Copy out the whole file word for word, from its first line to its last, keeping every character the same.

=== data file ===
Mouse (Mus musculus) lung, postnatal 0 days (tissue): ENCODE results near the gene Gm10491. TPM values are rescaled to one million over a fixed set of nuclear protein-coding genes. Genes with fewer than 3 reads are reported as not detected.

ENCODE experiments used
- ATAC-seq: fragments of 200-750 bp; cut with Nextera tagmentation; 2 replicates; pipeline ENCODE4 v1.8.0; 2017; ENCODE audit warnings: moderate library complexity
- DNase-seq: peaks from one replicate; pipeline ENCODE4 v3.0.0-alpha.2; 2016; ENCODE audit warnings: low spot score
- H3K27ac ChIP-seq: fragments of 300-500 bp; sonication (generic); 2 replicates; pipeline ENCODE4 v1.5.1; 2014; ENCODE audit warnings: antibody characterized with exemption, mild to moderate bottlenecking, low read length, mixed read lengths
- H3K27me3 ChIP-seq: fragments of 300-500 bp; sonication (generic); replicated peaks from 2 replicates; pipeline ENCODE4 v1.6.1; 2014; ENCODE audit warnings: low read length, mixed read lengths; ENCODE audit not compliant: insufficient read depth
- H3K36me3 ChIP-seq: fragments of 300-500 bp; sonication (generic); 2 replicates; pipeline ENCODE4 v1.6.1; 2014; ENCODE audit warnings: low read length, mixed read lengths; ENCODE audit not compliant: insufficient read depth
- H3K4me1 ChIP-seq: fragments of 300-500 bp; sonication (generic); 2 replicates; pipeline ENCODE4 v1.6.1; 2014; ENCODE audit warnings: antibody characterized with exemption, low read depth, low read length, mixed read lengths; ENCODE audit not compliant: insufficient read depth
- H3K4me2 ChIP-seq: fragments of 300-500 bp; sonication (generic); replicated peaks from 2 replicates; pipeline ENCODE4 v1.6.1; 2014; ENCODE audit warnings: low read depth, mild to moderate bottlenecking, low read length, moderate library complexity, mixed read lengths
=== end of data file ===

Mouse (Mus musculus) lung, postnatal 0 days (tissue): ENCODE results near the gene Gm10491. TPM values are rescaled to one million over a fixed set of nuclear protein-coding genes. Genes with fewer than 3 reads are reported as not detected.

ENCODE experiments used
- ATAC-seq: fragments of 200-750 bp; cut with Nextera tagmentation; 2 replicates; pipeline ENCODE4 v1.8.0; 2017; ENCODE audit warnings: moderate library complexity
- DNase-seq: peaks from one replicate; pipeline ENCODE4 v3.0.0-alpha.2; 2016; ENCODE audit warnings: low spot score
- H3K27ac ChIP-seq: fragments of 300-500 bp; sonication (generic); 2 replicates; pipeline ENCODE4 v1.5.1; 2014; ENCODE audit warnings: antibody characterized with exemption, mild to moderate bottlenecking, low read length, mixed read lengths
- H3K27me3 ChIP-seq: fragments of 300-500 bp; sonication (generic); replicated peaks from 2 replicates; pipeline ENCODE4 v1.6.1; 2014; ENCODE audit warnings: low read length, mixed read lengths; ENCODE audit not compliant: insufficient read depth
- H3K36me3 ChIP-seq: fragments of 300-500 bp; sonication (generic); 2 replicates; pipeline ENCODE4 v1.6.1; 2014; ENCODE audit warnings: low read length, mixed read lengths; ENCODE audit not compliant: insufficient read depth
- H3K4me1 ChIP-seq: fragments of 300-500 bp; sonication (generic); 2 replicates; pipeline ENCODE4 v1.6.1; 2014; ENCODE audit warnings: antibody characterized with exemption, low read depth, low read length, mixed read lengths; ENCODE audit not compliant: insufficient read depth
- H3K4me2 ChIP-seq: fragments of 300-500 bp; sonication (generic); replicated peaks from 2 replicates; pipeline ENCODE4 v1.6.1; 2014; ENCODE audit warnings: low read depth, mild to moderate bottlenecking, low read length, moderate library complexity, mixed read lengths